Main Article Content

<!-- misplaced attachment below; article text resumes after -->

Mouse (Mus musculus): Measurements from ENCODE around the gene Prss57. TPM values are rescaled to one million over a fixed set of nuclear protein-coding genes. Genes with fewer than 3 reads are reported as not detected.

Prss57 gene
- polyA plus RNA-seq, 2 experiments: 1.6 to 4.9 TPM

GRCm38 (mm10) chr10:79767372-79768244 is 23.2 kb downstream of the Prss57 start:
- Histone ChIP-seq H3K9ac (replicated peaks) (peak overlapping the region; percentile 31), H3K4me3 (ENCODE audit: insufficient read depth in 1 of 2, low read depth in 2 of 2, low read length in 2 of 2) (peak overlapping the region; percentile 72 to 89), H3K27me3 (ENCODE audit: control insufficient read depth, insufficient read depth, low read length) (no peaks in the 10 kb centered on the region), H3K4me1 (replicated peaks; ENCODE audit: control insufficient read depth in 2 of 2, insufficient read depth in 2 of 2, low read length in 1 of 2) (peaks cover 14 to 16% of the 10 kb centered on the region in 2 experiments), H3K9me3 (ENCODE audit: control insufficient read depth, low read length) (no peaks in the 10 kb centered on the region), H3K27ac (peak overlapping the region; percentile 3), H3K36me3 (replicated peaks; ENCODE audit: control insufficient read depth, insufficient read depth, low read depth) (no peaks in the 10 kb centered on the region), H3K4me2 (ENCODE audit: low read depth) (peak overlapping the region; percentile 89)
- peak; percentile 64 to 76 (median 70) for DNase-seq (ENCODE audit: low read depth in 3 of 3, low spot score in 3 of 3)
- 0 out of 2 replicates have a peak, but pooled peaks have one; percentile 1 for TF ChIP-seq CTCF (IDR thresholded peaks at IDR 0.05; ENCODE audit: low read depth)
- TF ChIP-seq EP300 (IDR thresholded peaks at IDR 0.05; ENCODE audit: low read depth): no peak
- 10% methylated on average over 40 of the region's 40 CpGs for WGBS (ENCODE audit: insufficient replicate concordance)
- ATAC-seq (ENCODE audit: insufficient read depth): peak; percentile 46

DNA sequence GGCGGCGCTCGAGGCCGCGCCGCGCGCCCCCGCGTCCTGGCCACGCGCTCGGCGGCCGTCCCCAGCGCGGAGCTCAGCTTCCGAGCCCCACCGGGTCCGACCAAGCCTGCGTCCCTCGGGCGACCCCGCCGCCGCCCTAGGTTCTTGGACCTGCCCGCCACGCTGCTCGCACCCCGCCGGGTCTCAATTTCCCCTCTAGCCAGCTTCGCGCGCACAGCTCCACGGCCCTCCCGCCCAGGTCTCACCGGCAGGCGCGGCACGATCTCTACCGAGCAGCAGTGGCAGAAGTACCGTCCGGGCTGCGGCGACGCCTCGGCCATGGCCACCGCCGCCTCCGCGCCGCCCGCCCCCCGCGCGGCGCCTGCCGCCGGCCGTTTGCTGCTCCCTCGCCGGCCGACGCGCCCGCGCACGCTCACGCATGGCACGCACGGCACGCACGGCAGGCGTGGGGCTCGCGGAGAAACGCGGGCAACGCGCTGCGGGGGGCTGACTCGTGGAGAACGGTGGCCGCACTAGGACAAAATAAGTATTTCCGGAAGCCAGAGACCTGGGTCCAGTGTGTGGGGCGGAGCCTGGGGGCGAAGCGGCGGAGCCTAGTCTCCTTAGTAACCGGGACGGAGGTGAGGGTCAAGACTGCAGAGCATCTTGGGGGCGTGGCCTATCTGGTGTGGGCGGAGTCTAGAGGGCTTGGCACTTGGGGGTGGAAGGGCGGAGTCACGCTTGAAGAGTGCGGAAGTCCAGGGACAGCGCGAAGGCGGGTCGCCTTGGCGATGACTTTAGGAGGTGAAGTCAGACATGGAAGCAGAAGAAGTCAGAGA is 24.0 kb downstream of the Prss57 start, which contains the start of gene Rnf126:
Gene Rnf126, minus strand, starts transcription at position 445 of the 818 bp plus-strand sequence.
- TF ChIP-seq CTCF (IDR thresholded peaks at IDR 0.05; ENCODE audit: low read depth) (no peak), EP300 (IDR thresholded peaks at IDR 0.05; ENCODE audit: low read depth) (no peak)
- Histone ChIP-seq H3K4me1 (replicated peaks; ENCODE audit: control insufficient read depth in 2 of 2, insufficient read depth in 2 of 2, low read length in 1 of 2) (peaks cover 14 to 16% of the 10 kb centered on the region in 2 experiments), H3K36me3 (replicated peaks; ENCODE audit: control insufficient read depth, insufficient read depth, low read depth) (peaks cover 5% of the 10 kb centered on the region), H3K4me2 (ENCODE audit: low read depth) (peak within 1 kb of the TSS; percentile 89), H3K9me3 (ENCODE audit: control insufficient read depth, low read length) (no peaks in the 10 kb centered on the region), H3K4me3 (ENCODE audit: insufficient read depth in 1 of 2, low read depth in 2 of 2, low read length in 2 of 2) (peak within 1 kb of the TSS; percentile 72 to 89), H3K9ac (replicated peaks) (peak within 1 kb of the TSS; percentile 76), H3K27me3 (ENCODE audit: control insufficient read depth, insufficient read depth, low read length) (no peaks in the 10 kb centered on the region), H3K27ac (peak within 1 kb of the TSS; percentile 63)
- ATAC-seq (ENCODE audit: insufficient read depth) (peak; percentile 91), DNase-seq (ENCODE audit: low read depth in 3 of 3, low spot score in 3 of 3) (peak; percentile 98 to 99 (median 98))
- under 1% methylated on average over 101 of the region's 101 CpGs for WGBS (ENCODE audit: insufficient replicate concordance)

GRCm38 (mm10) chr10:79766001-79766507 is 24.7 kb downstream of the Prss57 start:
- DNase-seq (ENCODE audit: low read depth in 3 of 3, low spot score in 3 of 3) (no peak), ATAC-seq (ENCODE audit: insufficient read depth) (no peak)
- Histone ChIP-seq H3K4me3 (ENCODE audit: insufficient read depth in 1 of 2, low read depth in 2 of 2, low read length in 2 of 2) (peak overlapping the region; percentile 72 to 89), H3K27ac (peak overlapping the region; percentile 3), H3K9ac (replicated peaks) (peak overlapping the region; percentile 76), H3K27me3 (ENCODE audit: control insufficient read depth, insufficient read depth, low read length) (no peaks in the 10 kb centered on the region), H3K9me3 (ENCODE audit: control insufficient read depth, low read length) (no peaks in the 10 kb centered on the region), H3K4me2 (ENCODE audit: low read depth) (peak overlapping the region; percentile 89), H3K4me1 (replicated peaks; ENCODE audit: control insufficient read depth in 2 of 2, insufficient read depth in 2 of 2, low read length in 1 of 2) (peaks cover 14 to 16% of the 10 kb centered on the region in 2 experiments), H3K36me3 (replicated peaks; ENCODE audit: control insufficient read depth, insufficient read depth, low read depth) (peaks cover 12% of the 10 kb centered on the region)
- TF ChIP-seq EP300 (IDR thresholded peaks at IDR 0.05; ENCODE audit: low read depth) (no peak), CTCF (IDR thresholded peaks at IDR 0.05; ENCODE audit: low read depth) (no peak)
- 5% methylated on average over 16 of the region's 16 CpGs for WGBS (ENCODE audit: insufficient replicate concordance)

We introduce an Embarrassingly Parallel Search (EPS) method for solving constraint problems in parallel, and we show that this method matches or even outperforms state-of-the-art algorithms on a number of problems using various computing infrastructures. EPS is a simple method in which a master decomposes the problem into many disjoint subproblems which are then solved independently by workers. Our approach has three advantages: it is an efficient method; it involves almost no communication or synchronization between workers; and its implementation is made easy because the master and the workers rely on an underlying constraint solver, but does not require to modify it. This paper describes the method, and its applications to various constraint problems (satisfaction, enumeration, optimization). We show that our method can be adapted to different underlying solvers (Gecode, Choco2, OR-tools) on different computing infrastructures (multi-core, data centers, cloud computing). The experiments cover unsatisfiable, enumeration and optimization problems, but do not cover first solution search because it makes the results hard to analyze. The same variability can be observed for optimization problems, but at a lesser extent because the optimality proof is required. EPS offers good average performance, and matches or outperforms other available parallel implementations of Gecode as well as some solvers portfolios. Moreover, we perform an in-depth analysis of the various factors that make this approach efficient as well as the anomalies that can occur. Last, we show that the decomposition is a key component for efficiency and load balancing.